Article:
Maggie's take: My plate was made up of tiny portions that were artfully displayed. The foie gras was mousse-like and airy, served in dollops on the crumbled gingerbread. It was dotted with gooseberries and the parsley roots lay on the side of the dish. The end result was an eclectic group of flavors, with the salty foie gras, the sweet gingerbread, the fruity gooseberries, and the crisp parsley roots. The proportions were perfect, and I had enough of the refreshing parsley root to pair with each bite of the foie gras. The foie gras was saltier than I expected, and I would have preferred the gingerbread to be more heavily ginger-flavored and less dessert-like, but altogether it was an interesting experience for my taste buds. Because the foie gras was in a mousse and the gingerbread was crumbled, the dish was not “substantial” in the same sense that a slab of foie gras paired with bread would be. However, in spite of the small quantities and the emphasis on presentation, I ended up feeling quite full from the rich food.





After our plates were cleared Maggie and I were taken aback as our server asked us kindly, "Is that all?" He must have noticed the look of horror cross our faces since he immediately added, "Or would like to see the dessert menu?" We assured him that we would very much like to see the dessert menu. There were three sweet offerings (along with an artisanal cheese plate), on the menu. The options consisted of whipped pumpkin pie with crust (I found it odd they had to mention that, doesn't pie usually come with crust?), pumpkin seed praline, candied ginger and figs, and hot chocolate chip cookie dough with vanilla semifreddo and banana. Our server was quick to point out the last item, manjari chocolate with with apricot, malt and peanuts ($9) was the only dessert suitable to my digestion. We quickly agreed to split such a decadent-sounding treat.


The Dessert


Elliott's Take: I like to think of myself as a bit of a chocolate aficionado. However, I'll admit that I had no idea what "manjari" chocolate was and had to look it up once I got back to Penn's campus. Apparently, manjari chocolate is made from "the best beans" in Madagascar, and has around a 64% cocoa content. I'm not so sure about these being the best beans, but the mousse was certainly quite good. Not as rich as I was expecting, with a bit of a tart edge (manjari chocolate is often described as being citrusy). While I prefer my chocolate darker, the lower cocoa content was a perfect complement to the apricot puree that oozed from its center. The addition of the peanuts and malt powder made the apricot puree an interesting twist on the usual caramel sauce. The most confusing bit of the dessert were these little white crunchy clouds scattered along the plate. The moment I saw them I was worried that bits of my previous horseradish-flavored white truffles had been mistakenly strewn on the plate. After nibbling one, however, I was assured that they were just harmless meringue. I must have appeared perplexed however, because our server quickly rushed over and assured me that they were "malt bits". I don't think they were however, since I had already found the malt powder sprinkled on the plate, and these white bits didn't taste anything like malt. The identity of these mysterious bits became the focal point of Maggie's and my discussion. I'm still quite convinced that they were meringue. Once again, the game of what-could-I-possibly be eating was played by all. I thought it was a lot of fun.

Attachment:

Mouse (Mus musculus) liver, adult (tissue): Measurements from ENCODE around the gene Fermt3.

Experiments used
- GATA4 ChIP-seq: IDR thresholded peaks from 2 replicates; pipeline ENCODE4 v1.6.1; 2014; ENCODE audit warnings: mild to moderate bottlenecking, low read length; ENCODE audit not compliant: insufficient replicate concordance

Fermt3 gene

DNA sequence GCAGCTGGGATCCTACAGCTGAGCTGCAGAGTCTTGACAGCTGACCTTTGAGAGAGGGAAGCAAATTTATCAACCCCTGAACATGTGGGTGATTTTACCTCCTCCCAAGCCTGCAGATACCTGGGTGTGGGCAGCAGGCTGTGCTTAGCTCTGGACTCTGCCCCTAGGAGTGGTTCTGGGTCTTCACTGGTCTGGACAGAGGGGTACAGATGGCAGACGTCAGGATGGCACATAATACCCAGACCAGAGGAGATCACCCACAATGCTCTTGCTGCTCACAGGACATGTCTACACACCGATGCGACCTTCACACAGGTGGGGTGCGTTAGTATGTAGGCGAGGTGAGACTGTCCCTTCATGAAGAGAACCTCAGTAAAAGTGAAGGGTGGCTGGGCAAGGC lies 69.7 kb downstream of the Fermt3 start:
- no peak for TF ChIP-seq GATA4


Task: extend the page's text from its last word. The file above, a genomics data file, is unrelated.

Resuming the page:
Maggie's take: Once again, I was initially struck by the small portion of food on my plate but once more I was pleasantly surprised by it being just the right amount. The chocolate was delicious, more semi-sweet than sweet and with an interesting texture that was in between the hardness of a chocolate bar and the lightness of a mousse. The apricot gel in the middle added a slight citrusy sweetness but was not an overpoweringly strong flavor. The salted peanuts and malt powder were delicious with the chocolate. Overall, it was not a strongly sweet dessert. As with my main course, the flavors contrasted with each other to create an intriguing and delicious end result.

The Bottom Line

Elliott's take: Would I go back to Ela? Maybe. They promise ultra-seasonal dishes and I would love to go back to see how their menu has changed. However, the night was definitely a splurge, and next time I would hope to go on someone else's dime.

Maggie's take: I definitely enjoyed going to Ela for the experience. It seemed to emphasize different flavors and foods than I was used to, and also focused on presenting them in artistic ways. While it was not the sort of menu I am used to and is more expensive than I’d typically like to spend, it was certainly a fun dinner.

-Elliott Brooks and Maggie Buff